By James Allen
Merck's (MRK) current stock price has been trending upwards towards the 52-week high of over $39 back in May of 2012. The market cap is almost $3 billion less than the enterprise value. Merck's beta is typically around 0.5, while the five-year expected PEG ratio is above two. The trailing price is 17 times earnings, while Merck's forward price is only around 10 times earnings. The above numbers suggest that there is not much growth available in this stable stock that is increasing in price, while being slightly undervalued by investors.
Sales growth has increased by over 1 percent from the previous year, but has decreased by more than 4.5 percent since the previous quarter. Return on equity has increased by less than one percent over the last three quarters. The operating margin has increased by less than one percent since the end of 2011. Net margin increased by almost 6 percent from the end of 2011 to the end of March in 2012. Debt to equity ratio has been stable at 0.27 for the last three quarters. Merck's current ratio is above two and the quick ratio is over 1.6, these have been increasing for the last three quarters.
The price to earnings ratio, net margin and return on equity are all less than the industry average. The price to book ratio is also below the industry average as well. Merck & Co.'s debt to equity ratio is significantly less than the industry average, while its dividend yield is above the industry average. Both gross margin and institutional ownership exceed 74 percent. Despite inefficiencies in comparison to industry at large, the above numbers suggest that liquidity and debt are not an issue with Merck & Co. In the light of its healthy dividend yield, this is a reliable defensive stock to add to an investment portfolio.
Merck is currently facing several obstacles that impede it from substantially increasing earnings. There are also a number of factors in its favor that safeguard it from poor earnings or a substantial decrease in intrinsic value. Merck & Co should not be viewed as a growth stock. Rather, it's a defensive asset with significant potential for increased earnings and return on investment in the long-term.
There are key macroeconomic issues that can cause a dip or short-term decline in the current stock price. A lack of diversification along with staunch competition in the industry creates significant issues. The patent on Singulair is expiring and Merck & Co. will see a loss in revenue of over $4 billion annually as competitors enter the market with generic substitutes.
Merck's current exposure in Europe is also a factor that could hamper earnings and its stock price throughout 2012. It currently has a credit exposure of around $1.7 billion in countries including Italy, Ireland, Greece and Portugal as well. Merck also has some legal issues on the horizon that could have minimal impact on its stock price fluctuations throughout the year.
Merck has been undergoing a restructuring phase since 2008 in order to address some of the current issues impeding its growth and earning potential. There are key developments currently in its pipeline in order to increase gross margin and offset the expiring patents over the next few years.
Merck has enough goodwill in a unique niche to fortify it from most debilitating circumstances in the economies around the world. Merck will experience occasional dips in its stock price, but it is more recession-proof than other organizations in various industries. Prescription drugs and healthcare are always a predominant need in emerging and developed economies both domestically and internationally.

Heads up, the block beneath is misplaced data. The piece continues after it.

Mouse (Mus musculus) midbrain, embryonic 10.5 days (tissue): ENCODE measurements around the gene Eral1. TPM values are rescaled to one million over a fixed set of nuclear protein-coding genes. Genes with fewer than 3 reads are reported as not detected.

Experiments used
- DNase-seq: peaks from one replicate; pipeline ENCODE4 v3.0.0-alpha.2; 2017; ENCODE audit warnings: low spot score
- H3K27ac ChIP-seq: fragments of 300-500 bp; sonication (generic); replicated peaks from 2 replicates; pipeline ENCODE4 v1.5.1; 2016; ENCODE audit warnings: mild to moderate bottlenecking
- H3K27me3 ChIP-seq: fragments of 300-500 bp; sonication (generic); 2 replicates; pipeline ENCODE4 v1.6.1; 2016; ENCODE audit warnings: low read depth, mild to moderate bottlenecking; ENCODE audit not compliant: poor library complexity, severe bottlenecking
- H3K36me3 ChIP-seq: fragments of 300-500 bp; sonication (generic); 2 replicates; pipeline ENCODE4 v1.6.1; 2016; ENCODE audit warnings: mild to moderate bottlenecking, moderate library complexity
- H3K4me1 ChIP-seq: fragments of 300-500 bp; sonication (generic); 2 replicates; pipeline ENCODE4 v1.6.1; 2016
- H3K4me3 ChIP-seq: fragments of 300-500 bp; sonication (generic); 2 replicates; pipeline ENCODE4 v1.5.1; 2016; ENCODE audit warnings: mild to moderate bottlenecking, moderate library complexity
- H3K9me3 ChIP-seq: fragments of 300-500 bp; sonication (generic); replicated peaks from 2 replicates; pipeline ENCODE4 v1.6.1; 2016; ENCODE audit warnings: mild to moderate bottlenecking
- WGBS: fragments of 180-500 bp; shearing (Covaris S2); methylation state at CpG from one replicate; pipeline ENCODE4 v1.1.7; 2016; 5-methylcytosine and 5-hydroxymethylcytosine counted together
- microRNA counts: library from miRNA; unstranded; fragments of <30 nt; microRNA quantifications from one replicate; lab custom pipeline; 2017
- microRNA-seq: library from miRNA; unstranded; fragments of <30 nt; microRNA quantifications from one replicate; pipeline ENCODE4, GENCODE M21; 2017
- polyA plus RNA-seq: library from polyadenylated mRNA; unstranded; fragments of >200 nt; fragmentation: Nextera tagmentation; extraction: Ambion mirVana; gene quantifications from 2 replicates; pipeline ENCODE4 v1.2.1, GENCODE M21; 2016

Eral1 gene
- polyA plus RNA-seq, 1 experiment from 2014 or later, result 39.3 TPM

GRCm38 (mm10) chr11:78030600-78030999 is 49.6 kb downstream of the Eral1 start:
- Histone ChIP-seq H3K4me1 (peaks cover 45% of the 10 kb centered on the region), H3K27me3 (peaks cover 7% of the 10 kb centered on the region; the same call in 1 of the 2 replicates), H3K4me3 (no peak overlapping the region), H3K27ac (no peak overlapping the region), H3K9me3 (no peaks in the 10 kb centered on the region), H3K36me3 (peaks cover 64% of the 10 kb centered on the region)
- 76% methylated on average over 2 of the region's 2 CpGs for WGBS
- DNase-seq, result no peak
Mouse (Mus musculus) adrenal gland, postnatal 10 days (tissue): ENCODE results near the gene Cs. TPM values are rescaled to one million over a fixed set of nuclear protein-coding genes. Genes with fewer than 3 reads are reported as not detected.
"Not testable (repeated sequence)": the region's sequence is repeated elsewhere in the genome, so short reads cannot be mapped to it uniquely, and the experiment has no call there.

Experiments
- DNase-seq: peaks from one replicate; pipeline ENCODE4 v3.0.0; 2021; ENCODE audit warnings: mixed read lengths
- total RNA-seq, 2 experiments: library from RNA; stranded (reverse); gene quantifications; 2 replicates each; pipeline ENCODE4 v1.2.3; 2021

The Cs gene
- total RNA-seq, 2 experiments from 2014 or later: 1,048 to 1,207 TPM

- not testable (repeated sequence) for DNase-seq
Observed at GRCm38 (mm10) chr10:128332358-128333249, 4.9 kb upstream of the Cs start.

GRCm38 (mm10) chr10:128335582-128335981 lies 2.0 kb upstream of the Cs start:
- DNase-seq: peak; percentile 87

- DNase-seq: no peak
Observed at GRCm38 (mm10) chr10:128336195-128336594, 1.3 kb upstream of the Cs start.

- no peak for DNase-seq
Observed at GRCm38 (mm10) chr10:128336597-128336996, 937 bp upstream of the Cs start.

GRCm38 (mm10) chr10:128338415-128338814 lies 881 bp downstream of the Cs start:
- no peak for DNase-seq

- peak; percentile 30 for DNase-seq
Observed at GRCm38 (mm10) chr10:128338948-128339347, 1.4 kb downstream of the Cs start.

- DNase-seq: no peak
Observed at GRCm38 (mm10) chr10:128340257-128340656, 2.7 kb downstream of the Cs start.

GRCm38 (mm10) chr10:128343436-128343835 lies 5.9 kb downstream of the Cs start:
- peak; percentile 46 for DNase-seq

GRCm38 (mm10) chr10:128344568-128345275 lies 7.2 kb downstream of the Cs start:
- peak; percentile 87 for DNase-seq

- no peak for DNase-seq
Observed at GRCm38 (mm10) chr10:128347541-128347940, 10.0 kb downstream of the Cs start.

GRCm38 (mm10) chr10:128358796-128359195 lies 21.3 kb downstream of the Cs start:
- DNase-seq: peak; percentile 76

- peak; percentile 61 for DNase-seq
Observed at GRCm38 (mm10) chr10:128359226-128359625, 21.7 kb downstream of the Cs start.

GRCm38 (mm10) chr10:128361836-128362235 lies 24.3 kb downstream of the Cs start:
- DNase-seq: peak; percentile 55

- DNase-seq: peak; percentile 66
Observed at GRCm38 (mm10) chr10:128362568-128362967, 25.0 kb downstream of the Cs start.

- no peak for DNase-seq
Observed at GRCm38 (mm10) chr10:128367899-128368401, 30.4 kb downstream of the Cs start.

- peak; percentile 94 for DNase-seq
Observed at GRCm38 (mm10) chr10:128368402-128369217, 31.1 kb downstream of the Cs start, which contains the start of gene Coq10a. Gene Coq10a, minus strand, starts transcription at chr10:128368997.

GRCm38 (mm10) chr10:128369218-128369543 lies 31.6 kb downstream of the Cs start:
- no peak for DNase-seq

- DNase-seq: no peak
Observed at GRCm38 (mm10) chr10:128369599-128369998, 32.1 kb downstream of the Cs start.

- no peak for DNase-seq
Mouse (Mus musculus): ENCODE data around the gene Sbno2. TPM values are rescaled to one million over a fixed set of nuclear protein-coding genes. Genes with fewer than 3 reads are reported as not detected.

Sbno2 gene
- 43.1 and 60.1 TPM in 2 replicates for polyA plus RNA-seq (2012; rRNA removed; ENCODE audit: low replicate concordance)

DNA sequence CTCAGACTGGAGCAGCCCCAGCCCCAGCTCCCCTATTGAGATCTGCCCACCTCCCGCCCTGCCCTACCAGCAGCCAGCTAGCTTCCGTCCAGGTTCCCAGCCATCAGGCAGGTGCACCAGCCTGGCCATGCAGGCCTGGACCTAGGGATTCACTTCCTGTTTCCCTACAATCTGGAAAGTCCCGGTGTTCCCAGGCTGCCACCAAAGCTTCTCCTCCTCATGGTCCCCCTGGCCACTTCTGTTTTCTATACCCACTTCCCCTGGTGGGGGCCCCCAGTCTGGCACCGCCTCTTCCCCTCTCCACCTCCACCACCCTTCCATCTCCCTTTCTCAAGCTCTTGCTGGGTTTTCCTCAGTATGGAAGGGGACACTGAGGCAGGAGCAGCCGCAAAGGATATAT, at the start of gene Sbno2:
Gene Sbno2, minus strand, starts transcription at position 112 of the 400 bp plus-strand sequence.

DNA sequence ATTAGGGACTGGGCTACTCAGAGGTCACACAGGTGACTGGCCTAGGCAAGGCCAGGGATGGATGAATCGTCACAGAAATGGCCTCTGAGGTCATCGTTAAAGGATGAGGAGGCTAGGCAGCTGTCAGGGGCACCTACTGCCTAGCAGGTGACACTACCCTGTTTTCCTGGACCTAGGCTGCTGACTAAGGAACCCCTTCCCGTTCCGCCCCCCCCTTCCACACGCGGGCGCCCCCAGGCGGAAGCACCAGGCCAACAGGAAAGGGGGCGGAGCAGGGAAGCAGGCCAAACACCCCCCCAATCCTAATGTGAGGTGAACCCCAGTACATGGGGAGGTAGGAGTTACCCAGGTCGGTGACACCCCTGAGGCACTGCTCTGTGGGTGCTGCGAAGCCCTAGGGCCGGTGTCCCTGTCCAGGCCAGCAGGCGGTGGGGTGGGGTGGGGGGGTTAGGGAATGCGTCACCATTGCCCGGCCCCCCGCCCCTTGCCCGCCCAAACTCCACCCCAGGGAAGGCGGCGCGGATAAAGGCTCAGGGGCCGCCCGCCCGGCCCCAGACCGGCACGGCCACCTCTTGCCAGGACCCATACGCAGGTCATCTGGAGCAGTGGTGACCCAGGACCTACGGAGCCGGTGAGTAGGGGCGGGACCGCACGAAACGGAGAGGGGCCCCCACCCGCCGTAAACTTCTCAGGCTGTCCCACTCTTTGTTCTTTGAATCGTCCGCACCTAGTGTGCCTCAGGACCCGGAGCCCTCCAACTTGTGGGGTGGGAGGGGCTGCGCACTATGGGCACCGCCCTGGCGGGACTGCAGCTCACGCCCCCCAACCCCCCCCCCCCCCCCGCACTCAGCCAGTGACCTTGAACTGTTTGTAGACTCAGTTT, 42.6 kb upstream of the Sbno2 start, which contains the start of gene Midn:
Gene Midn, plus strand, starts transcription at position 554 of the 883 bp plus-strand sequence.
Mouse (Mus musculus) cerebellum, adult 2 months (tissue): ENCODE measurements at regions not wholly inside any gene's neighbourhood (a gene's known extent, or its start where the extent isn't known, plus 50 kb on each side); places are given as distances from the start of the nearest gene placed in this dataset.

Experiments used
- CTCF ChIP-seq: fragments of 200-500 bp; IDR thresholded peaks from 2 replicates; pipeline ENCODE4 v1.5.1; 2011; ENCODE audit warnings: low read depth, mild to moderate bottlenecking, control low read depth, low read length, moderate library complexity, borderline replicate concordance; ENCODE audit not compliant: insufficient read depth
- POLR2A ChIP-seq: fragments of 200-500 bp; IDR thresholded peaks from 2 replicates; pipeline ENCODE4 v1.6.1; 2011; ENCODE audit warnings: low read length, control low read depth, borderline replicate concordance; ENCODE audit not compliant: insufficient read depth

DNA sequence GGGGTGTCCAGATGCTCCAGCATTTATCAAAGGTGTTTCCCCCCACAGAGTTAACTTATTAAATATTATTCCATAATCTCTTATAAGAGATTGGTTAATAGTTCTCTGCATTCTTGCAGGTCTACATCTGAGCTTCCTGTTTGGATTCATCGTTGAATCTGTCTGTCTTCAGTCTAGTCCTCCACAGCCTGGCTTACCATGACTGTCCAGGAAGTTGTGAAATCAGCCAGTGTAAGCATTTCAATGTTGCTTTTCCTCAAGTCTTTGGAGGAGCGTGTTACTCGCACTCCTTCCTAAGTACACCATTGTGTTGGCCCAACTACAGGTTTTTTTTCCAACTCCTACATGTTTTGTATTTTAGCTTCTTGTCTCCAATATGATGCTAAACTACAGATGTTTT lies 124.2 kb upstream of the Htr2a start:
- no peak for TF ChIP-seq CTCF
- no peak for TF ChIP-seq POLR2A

Investors will benefit from watching Merck's stock price for the most advantageous entry points to add this particular asset to their portfolio. Even as unemployment increases in Europe and other countries, healthcare and pharmaceuticals are a primary need that most people cannot delay or ignore. Merck is a defensive asset that can act as protection from inflation as well. Merck has reduced expenses and currently has treatments in phase two and three for approval concerning psoriasis, insomnia, cancer, hepatitis and other ailments. Merck also improved its dividend by four cents per quarter at the end of 2011.
Merck does expect a long-term continued source of revenue from Januvia, its diabetes pharmaceutical line. Merck is currently working towards the approval of an insomnia drug, Suvorexant. Insomnia is a $2 billion market with 18 million potential customers. Around 30 to 40 percent of the country currently suffers from mild to chronic bouts of insomnia.
Merck is currently having trouble receiving approval for Ridaforolimus, a drug designed to compete with GlaxoSmithKline's (GSK) drug, Votrient. This is a drug intended to slow the spread of cancer in the bones of chemotherapy treatments. At this time, the FDA is requiring more clinical trials as test patients developed disorders in the heart, liver and kidneys as well. Merck is also working on the approval of Bridion, a drug intended to mitigate the after effects of anesthesia. In addition to new treatments, Merck is also working on protecting its current patents from generic products through litigation against competitors like Novartis (NVS).
Despite the expiring patents, Merck is still a leader in the pharmaceutical industry, along with Pfizer (PFE) and Johnson & Johnson (JNJ). Its stock price will have dips throughout the year, but a healthy pipeline and assertive approach to managing costs, along with potential acquisitions, will ensure substantial growth in the long term for Merck. Most analysts current rate it has a buy due to its promising growth potential in the industry, along with the adequate debt and revenue levels on its balance sheet.